Keeping Newman's dream alive
They'll gather in California, and Connecticut and New York. They include serious cyclists and recreational cyclists - some who can trek 100 miles, others who are happy to pedal their way toward 15 - but they both share a common cause: to raise funds for Paul Newman-inspired Hole in the Wall Camps across this country.
On Sunday, Sept. 12, cyclists from across the country will pedal with a purpose in the first bicycling event for the camps, called The Camp Challenge Ride Series.
And for Mike Smiles, the Noank resident who is head of development for the Hole in the Wall Gang fund, the response has been strong, and growing. He estimates several hundred cyclists will ride in Connecticut's "Quiet Corner," or outside of Los Angeles or just outside of Saratoga, N.Y.
"We're having a very nice following from new riders and old friends, who are all inspired by Paul Newman's vision," he says. Newman, the noted Hollywood actor and philanthropist, created the Hole in the Wall Gang Camp in Ashford for seriously ill children - those with cancer, or metabolic disorders, or HIV/AIDS. No child at the camp pays to attend, and for some it's the first time they can enjoy an outdoor recreational setting, complete with cabin-style living, with round-the-clock medical care.
Smiles says working for the past seven years for the Hole in the Wall camp has been truly inspiring, and this first national event for the camps has been greatly aided by a generous grant from the Aetna insurance company, which provided $250,000 for the event, ensuring that all funds raised by the cyclists go directly to the camps, not to overhead, or other expenses.
"One hundred percent of the proceeds from this event support the operating needs of providing a free-of-charge camp experience for seriously ill children," says Smiles.
The camp, says Smiles, affords these children a wonderful opportunity to enjoy summer and the outdoor tranquility of a rural place like Ashford, tucked into this state's eastern corner.
"Family lives are turned upside down when a child has a life-threatening disease," says Smiles. "This offers an independent experience with other kids going through the same journey."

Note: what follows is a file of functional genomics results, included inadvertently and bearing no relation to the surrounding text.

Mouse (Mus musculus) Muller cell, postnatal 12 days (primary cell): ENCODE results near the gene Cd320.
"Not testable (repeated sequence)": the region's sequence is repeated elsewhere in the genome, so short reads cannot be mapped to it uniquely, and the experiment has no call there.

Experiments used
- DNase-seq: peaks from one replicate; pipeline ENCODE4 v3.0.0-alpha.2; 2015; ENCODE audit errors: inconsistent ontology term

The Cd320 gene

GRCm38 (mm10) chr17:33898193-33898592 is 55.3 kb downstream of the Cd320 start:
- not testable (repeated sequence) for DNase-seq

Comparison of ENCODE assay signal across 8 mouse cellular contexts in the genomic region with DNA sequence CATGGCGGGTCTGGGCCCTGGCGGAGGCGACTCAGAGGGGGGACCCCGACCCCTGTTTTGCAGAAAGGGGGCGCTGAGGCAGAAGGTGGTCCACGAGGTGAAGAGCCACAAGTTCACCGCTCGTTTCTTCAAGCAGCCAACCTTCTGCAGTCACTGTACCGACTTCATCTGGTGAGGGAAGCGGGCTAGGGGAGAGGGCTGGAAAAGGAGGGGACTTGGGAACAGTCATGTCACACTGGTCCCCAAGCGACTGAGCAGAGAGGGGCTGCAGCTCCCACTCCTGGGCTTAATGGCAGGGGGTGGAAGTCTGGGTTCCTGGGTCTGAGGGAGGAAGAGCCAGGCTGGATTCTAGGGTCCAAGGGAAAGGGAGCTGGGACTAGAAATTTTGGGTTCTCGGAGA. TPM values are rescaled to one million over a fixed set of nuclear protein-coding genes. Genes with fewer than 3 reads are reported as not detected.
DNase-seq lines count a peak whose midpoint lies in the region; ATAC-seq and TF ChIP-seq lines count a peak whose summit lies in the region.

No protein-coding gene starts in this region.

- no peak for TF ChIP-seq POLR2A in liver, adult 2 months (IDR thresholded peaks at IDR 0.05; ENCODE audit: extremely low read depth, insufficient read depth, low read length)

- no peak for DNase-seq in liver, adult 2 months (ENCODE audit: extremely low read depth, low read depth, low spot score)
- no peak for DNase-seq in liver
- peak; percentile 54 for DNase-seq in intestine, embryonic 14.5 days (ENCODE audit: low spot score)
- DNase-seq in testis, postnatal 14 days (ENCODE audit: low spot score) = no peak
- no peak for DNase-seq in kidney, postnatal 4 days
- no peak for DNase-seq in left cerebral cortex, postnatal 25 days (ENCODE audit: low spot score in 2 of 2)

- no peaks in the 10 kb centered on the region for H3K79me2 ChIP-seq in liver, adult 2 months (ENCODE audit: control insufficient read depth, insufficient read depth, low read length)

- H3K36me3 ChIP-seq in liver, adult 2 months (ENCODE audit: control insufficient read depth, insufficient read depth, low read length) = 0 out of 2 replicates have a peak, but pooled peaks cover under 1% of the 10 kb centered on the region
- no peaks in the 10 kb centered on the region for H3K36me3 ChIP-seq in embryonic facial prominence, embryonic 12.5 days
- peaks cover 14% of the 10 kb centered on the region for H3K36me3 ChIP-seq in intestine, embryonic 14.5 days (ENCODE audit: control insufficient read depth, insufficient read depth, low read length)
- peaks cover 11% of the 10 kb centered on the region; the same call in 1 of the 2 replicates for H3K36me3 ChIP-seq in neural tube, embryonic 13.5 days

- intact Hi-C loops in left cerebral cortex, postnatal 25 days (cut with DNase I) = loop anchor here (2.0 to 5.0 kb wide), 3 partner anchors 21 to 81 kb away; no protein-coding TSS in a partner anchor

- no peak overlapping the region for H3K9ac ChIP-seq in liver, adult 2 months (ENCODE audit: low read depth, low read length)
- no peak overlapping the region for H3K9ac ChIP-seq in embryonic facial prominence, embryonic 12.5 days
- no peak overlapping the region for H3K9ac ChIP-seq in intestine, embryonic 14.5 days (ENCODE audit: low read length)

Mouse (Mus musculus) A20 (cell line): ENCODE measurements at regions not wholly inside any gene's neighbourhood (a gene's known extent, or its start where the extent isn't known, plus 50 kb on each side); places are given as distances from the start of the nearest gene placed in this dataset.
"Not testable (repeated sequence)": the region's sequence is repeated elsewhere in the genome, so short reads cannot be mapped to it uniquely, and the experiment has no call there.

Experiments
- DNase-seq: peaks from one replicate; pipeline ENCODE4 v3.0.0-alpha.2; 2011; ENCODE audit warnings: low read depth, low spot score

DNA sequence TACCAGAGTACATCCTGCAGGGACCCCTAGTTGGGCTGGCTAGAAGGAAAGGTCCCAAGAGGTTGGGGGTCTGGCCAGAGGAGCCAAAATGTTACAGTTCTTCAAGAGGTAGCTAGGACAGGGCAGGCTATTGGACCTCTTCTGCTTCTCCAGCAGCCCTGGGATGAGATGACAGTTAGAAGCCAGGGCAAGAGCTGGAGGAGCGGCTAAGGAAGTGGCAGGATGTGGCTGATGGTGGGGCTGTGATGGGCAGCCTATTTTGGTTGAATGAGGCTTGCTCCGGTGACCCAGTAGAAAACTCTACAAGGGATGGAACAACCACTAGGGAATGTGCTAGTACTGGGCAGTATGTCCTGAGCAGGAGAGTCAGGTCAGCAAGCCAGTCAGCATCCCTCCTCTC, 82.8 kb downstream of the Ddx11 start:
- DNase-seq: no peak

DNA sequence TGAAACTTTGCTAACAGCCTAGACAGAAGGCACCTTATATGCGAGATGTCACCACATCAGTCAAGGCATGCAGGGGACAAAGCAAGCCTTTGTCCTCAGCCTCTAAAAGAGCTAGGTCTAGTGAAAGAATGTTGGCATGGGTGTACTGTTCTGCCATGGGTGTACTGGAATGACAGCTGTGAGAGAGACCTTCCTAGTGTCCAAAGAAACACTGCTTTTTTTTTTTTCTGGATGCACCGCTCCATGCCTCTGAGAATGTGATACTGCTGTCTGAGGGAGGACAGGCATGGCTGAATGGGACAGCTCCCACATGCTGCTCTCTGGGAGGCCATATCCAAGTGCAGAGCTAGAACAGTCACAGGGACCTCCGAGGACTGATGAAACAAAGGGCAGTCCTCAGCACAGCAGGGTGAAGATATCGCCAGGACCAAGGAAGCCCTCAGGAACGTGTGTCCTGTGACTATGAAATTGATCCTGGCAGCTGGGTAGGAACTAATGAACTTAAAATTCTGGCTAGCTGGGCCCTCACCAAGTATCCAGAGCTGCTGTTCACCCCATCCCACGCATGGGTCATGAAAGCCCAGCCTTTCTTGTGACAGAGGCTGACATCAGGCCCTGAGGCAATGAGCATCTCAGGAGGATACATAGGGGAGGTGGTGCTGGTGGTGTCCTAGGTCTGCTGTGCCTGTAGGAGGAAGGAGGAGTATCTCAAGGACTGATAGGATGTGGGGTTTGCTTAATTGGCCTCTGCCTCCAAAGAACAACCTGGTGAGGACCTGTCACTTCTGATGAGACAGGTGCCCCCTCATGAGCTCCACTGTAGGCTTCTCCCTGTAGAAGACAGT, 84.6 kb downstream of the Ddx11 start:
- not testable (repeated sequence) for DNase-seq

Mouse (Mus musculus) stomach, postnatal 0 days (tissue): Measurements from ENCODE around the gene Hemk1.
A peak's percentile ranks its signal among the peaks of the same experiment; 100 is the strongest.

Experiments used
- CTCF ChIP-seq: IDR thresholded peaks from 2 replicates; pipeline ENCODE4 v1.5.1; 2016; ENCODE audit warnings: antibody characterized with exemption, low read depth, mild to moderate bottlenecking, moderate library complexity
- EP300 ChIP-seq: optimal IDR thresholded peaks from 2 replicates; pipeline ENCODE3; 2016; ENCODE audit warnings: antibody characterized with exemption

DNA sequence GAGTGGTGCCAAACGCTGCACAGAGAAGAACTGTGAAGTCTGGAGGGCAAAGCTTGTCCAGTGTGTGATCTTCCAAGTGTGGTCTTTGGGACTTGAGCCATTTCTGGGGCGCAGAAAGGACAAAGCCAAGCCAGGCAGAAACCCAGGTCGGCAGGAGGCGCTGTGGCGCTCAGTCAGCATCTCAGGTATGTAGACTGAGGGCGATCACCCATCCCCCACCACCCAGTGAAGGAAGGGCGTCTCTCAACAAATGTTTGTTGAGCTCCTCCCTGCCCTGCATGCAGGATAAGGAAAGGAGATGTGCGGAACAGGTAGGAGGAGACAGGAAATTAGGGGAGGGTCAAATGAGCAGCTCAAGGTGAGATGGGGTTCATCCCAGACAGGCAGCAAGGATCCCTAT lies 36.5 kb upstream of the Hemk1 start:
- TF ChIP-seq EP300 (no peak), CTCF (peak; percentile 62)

The cycling event requires a rather modest $250 fundraising commitment, plus a $25 entry fee. That includes free meals for the riders, beverages and tours of the Ashford camp after the ride. The Sept. 12 event begins at 8 a.m., when the rides start, and there are post-ride festivities from 1 to 4 p.m.
What's also interesting about the Camp Challenge cycling event is that it accommodates riders of all abilities. There are 15- and 30-mile routes and a 62-mile course, depending on the cyclists' ability and energy.
Smiles says that Newman's Hole in the Wall camp in Ashford inspired many other philanthropists over the years to finance similar camps elsewhere in this country. The idea has also gone global. Today, he says, there are 11 associated Hole in the Wall camps - five in this country and six abroad - under the umbrella of the Association of Hole in the Wall Camps.
Those children who come to the summer camp in eastern Connecticut, says Smiles, learn independence and empowerment over their illnesses. "Really, it does do magic," he says of the camp experience.
For more information about the Sept. 12 cycling fundraiser, visit www.teamholeinthewall.org and click on "camp challenge ride."
Says Smiles of the Sept. 12 event, "it helps spread the good news of the camp and allows more people to come into contact with what, in our case, has been an idea that's gone global."
Anthony Cronin is The Day's business editor.